Searching over 5,500,000 cases.


searching
Buy This Entire Record For $7.95

Download the entire decision to receive the complete text, official citation,
docket number, dissents and concurrences, and footnotes for this case.

Learn more about what you receive with purchase of this case.

Nagravision SA v. Comcast Cable Communications LLC

United States District Court, E.D. Texas, Marshall Division

November 13, 2017

NAGRAVISION SA and NAGRA FRANCE SAS,
v.
COMCAST CABLE COMMUNICATIONS LLC,

          CLAIM CONSTRUCTION MEMORANDUM OPINION AND ORDER

          RODNEY GILSTRAP UNITED STATES DISTRICT JUDGE

         Before the Court is Plaintiffs Nagravision SA and Nagra France SAS's (“Plaintiffs' or “Nagravision's”) Opening Claim Construction Brief (Dkt. No. 125). Also before the Court are Defendant Comcast Cable Communications LLC's (“Defendant's” or “Comcast's”) Responsive Claim Construction Brief (Dkt. No. 130) and Plaintiffs' reply (Dkt. No. 136).

         The Court held a claim construction hearing on November 1, 2017.

         Table of Contents

         I. BACKGROUND ....................................................................................................................... 2

         II. LEGAL PRINCIPLES ........................................................................................................... 3

         III. AGREED TERMS ................................................................................................................. 8

         IV. DISPUTED TERMS .............................................................................................................. 8

         A. “factory key” ......................................................................................................................... 8

         B. “processing the data” and “processed data” ........................................................................ 17

         V. CONCLUSION ...................................................................................................................... 22

         I. BACKGROUND

         Plaintiffs bring suit alleging infringement of United States Patents No. 7, 725, 740 (“the '740 Patent”), 8, 356, 188 (“the '188 Patent”), and RE40, 334 (collectively, the “patents-in-suit”) (Dkt. No. 125, Exs. 1-3).[1]

         The '740 Patent, titled “Generating a Root Key for Decryption of a Transmission Key Allowing Secure Communications, ” issued on May 25, 2010, and bears an earliest priority date of May 28, 2003. Plaintiffs submit: “The invention of the '740 Patent protects the integrity of software installed on an STB [(set-top box)] by confirming-each time the STB is started up- that the installed software is authentic and has not been tampered with.” (Dkt. No. 125, at 3; see Dkt. No. 136, at 1.) Defendant disagrees with Plaintiffs' characterization, and Defendant submits that “the asserted claims of [the] '740 patent are not directed to ‘confirming . . . that the installed software is authentic' on a STB, see [Dkt. No. 125, ] at 3, which the claimed invention does not facilitate in any way, but rather to one particular method of generating a root key in a secure module using secret information, and using that root key for a particular purpose.” (Dkt. No. 130, at 4; see id., at 2-3.) The Abstract of the '740 Patent states:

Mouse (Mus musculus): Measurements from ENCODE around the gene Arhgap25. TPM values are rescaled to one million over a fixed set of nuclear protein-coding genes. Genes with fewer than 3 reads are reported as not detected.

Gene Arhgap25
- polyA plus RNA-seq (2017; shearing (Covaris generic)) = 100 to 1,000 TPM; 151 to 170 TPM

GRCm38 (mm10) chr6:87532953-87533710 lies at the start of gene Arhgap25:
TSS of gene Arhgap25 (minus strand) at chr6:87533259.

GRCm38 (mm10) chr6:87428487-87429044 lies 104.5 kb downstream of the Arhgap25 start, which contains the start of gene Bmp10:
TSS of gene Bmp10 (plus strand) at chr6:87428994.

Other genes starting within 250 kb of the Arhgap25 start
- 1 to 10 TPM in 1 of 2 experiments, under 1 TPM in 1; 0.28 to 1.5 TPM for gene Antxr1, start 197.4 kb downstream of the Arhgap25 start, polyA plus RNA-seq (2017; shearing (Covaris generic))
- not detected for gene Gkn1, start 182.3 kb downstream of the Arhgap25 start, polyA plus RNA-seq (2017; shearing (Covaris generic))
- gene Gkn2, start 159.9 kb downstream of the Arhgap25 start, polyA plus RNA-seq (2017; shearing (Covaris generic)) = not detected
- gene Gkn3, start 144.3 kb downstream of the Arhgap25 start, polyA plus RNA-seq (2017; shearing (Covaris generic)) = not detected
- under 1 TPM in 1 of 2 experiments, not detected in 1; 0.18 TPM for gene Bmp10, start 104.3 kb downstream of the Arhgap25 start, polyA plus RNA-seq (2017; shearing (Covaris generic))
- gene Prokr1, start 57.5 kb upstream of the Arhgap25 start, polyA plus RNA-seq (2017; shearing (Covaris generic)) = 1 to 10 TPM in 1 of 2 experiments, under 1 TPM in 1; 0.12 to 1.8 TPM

A method is used to restore the security of a secure assembly such as a chip card, after the contents of its second memory zone have been read by a third party. The method is for generating a security key implemented by a secure module comprising a central unit, a first conditional access memory zone and at least one second memory zone containing all or part of the user program. The method includes reading of all or part of the second memory zone, and generation of at least one root key based on all or part of the second zone data and on at least one item of secret information stored in the first memory zone.

         The '188 Patent, titled “Secure System-on-Chip, ” issued on January 15, 2013, and bears an earliest priority date of December 23, 2005. Plaintiffs submit that “the invention described in the '188 Patent allows for secure storage of data within a system-on-chip by applying a layer of encryption to the information before storing it in memory.” (Dkt. No. 125, at 3-4; see Dkt. No. 136, at 1.) Defendant submits that “[t]he '188 patent aims ‘to provide a secure system-on-chip for processing data' by adding an internal encryption layer to data on the chip.” (Dkt. No. 130, at 4.) The Abstract of the '188 Patent states:

The aim of the present invention is to provide a secure system-on-chip for processing data, this system-on-chip comprising at least a central processing unit, an input and an output channel, an encryption/decryption engine and a memory, characterized in that, said input channel comprises an input encryption module to encrypt all incoming data, said output channel comprising an output decryption module to decrypt all outgoing data, said central processing unit receiving the encrypted data from the input encryption module and storing them in the memory, and while processing the stored data, said central processing unit reading the stored data from the memory, requesting decryption of same in the encryption/decryption engine, processing the data and requesting encryption of the result by the encryption/decryption engine and storing the encrypted result, outputting the result to the output decryption module for decryption purpose and exiting the decrypted result via the output channel.